Gov. Uzodinma, the leader imposed on the people; the personality Ndi-Imo rejected, is confronting Okorocha. The people are cheering; they are also weeping. Uzodinma is doing a “good” job; but he is not the people’s choice. He is the rejected stone that would not be accepted as the corner-stone. Here lies the dilemma of Ndi-Imo. “Thank God Okorocha is gone and being dispossessed of the people’s properties he illegally acquired for himself and his family. But the man doing the job is not wanted. He is an interloper”, said a traditional ruler who would not want his name published.
“When Imolites went to the polls on March 9, 2019 to elect a governor, they voted massively for the candidate of the Peoples Democratic Party (PDP), Hon. Emeka Ihedioha; not Hope Uzodimma, the man now sitting pretty in Douglas House.
“The Independent National Electoral Commission (INEC) dutifully returned Ihedioha winner and on May 29, 2019, he took the oath of office.
“But the sovereign will of the people was whimsically upended on January 14, 2020 when the Supreme Court illogically declared Uzodimma, the man who came a distant fourth, winner of the election in which the same Supreme Court had ruled barely two weeks earlier that he was not even a candidate,” Amaechi wrote in the February 24, 2021 edition of The Niche.
Recently, the top echelon of the ruling APC stormed Imo State to celebrate with Uzodinma on the first anniversary of his Supreme Court victory and to witness the commissioning of 46 roads he claimed to have constructed within one year in office. He used the opportunity to rename the popular Asumpta Avenue, adjoining the imposing Catholic premises of Assumpta Cathederal, to Muhammadu Buhari Avenue.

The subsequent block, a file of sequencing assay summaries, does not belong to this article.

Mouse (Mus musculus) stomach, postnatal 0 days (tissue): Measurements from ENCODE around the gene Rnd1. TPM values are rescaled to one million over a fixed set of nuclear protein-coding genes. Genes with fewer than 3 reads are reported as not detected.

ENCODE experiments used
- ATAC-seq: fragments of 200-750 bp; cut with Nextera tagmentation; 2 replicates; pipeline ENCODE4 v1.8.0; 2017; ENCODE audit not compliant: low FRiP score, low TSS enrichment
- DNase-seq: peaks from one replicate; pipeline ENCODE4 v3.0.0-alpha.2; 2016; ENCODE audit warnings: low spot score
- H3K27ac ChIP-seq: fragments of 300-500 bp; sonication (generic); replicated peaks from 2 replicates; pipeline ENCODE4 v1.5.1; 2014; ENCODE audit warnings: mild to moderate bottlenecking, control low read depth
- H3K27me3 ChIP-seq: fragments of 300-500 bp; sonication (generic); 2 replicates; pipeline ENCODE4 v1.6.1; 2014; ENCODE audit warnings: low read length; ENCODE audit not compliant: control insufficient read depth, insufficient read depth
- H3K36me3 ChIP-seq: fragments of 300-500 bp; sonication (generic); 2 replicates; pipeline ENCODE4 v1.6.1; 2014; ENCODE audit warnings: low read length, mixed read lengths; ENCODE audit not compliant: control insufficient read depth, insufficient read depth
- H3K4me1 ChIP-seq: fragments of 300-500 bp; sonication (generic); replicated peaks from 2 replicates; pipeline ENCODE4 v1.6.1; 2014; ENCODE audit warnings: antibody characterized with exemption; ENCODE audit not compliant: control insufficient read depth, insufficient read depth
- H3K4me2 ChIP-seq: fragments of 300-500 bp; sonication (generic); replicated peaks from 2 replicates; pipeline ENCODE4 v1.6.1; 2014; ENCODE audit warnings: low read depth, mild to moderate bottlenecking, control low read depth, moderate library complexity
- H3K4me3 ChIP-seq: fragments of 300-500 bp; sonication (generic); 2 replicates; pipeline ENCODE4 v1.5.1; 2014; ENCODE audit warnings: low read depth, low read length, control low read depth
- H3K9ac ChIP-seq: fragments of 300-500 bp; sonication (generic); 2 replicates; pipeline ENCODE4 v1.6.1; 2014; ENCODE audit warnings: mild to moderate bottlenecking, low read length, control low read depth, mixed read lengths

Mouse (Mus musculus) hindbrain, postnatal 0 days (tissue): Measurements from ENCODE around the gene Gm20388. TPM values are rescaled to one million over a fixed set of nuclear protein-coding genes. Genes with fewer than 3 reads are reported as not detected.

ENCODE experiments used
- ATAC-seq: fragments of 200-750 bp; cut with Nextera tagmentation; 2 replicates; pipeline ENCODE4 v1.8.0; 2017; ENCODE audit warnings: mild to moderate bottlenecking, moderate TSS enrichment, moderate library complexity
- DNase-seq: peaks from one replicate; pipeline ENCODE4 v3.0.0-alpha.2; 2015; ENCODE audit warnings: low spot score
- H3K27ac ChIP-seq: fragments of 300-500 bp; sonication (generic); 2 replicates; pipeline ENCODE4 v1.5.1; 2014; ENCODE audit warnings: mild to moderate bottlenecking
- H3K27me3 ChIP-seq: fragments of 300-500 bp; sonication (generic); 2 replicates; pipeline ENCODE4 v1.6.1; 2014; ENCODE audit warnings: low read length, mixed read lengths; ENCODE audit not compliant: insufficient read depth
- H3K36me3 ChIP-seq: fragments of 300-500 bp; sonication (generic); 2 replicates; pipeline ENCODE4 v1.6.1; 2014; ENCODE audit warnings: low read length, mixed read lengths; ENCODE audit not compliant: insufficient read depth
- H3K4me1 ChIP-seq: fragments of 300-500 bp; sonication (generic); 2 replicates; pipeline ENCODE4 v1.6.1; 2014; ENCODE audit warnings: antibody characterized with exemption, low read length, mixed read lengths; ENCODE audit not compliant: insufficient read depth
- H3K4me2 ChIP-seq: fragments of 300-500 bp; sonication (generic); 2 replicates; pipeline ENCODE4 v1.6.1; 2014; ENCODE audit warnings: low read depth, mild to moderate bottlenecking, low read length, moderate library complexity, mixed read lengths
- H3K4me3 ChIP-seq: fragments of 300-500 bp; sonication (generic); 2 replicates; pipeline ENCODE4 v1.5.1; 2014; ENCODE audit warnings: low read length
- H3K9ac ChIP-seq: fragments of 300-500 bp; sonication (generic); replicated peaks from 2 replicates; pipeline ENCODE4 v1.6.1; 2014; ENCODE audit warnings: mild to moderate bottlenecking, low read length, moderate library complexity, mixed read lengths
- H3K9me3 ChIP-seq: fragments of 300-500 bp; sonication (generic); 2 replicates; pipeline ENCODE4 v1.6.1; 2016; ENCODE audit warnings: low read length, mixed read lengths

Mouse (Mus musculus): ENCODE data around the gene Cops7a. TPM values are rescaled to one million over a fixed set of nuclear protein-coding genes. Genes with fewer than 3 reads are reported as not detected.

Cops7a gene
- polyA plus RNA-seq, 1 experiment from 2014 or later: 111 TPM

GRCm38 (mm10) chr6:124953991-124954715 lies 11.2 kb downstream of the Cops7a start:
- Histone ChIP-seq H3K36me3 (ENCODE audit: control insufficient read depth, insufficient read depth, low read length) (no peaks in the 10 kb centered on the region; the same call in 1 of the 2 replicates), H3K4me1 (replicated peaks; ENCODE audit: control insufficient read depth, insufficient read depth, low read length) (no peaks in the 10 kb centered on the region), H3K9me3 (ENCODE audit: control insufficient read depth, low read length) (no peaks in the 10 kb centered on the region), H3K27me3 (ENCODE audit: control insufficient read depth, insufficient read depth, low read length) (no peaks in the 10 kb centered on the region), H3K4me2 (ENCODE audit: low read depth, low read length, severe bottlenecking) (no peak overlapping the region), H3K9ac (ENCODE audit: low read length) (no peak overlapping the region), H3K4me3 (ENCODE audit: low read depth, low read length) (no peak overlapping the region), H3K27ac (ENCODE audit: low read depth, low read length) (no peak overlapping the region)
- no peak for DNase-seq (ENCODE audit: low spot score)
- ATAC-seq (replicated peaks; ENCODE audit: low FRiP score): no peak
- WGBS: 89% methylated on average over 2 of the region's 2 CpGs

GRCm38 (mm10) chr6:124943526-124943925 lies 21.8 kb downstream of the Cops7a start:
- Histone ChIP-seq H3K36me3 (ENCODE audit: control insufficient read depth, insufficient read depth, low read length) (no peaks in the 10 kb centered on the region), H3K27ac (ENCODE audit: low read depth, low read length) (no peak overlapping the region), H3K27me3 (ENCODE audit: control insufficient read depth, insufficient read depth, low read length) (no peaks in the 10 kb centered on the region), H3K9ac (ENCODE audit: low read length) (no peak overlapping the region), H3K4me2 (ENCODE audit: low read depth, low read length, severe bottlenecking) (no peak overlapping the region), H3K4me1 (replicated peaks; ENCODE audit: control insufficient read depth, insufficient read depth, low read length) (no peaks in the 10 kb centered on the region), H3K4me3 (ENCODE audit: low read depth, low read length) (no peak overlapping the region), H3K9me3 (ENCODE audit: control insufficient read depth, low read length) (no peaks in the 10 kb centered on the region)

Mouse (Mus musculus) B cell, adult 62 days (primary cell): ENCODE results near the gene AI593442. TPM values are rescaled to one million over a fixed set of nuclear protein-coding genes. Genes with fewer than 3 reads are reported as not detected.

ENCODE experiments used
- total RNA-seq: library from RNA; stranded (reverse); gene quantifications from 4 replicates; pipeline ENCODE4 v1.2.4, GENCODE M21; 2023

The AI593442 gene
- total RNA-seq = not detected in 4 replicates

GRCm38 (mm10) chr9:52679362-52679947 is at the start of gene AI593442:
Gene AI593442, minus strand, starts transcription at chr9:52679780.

The personalities that graced the occasion included Senate President, Ahmed Lawan. Lawan presided over the session that approved Buhari’s $22.7 billion dollar loan for projects that excluded the South-East. He moved to beat the gavel amid protest against the illegal removal and replacement of Mrs. Chinaelo Anohu-Amazu, former Pension Commission (PenCom) Director-General. Lawan retorted that he is not in the Senate to interpret the law, and arrogantly told Senator Enyinnnaya Abaribe, who spoke on behalf of the SE caucus, to approach the court of law.
“Does this show you that Uzodinma is here for the people?”, a top government official said on point of anonymity. “I know he is retrieving Imo’s properties illegally acquired by Okorocha, is it not the living that will enjoy recovered properties?”
Recently, over 300 Imo teachers stormed Government House demanding the payment of their 12 months’ salary, faulting Uzodinma’s claim of paying the workers regularly.
Also, a delegate of South-East Anglican Bishops visited Gov. Uzodinma in Owerri.